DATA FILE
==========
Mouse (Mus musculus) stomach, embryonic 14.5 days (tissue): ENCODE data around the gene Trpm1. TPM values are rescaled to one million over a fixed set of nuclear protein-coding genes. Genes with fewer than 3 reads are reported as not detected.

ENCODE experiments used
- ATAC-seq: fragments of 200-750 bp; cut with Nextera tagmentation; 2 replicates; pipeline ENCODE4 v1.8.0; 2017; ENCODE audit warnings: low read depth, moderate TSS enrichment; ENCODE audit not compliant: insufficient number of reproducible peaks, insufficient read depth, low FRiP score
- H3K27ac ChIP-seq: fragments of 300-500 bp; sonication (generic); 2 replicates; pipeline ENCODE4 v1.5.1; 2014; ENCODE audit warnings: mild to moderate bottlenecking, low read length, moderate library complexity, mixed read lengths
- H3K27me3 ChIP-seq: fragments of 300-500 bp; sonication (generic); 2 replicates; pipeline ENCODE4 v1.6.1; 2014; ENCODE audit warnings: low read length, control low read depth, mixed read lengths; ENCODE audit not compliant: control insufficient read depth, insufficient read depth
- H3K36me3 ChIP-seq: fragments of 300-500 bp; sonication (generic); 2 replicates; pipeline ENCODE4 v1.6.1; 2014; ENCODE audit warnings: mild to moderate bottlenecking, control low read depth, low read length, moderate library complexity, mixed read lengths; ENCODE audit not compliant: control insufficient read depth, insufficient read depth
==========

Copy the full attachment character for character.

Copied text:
Mouse (Mus musculus) stomach, embryonic 14.5 days (tissue): ENCODE data around the gene Trpm1. TPM values are rescaled to one million over a fixed set of nuclear protein-coding genes. Genes with fewer than 3 reads are reported as not detected.

ENCODE experiments used
- ATAC-seq: fragments of 200-750 bp; cut with Nextera tagmentation; 2 replicates; pipeline ENCODE4 v1.8.0; 2017; ENCODE audit warnings: low read depth, moderate TSS enrichment; ENCODE audit not compliant: insufficient number of reproducible peaks, insufficient read depth, low FRiP score
- H3K27ac ChIP-seq: fragments of 300-500 bp; sonication (generic); 2 replicates; pipeline ENCODE4 v1.5.1; 2014; ENCODE audit warnings: mild to moderate bottlenecking, low read length, moderate library complexity, mixed read lengths
- H3K27me3 ChIP-seq: fragments of 300-500 bp; sonication (generic); 2 replicates; pipeline ENCODE4 v1.6.1; 2014; ENCODE audit warnings: low read length, control low read depth, mixed read lengths; ENCODE audit not compliant: control insufficient read depth, insufficient read depth
- H3K36me3 ChIP-seq: fragments of 300-500 bp; sonication (generic); 2 replicates; pipeline ENCODE4 v1.6.1; 2014; ENCODE audit warnings: mild to moderate bottlenecking, control low read depth, low read length, moderate library complexity, mixed read lengths; ENCODE audit not compliant: control insufficient read depth, insufficient read depth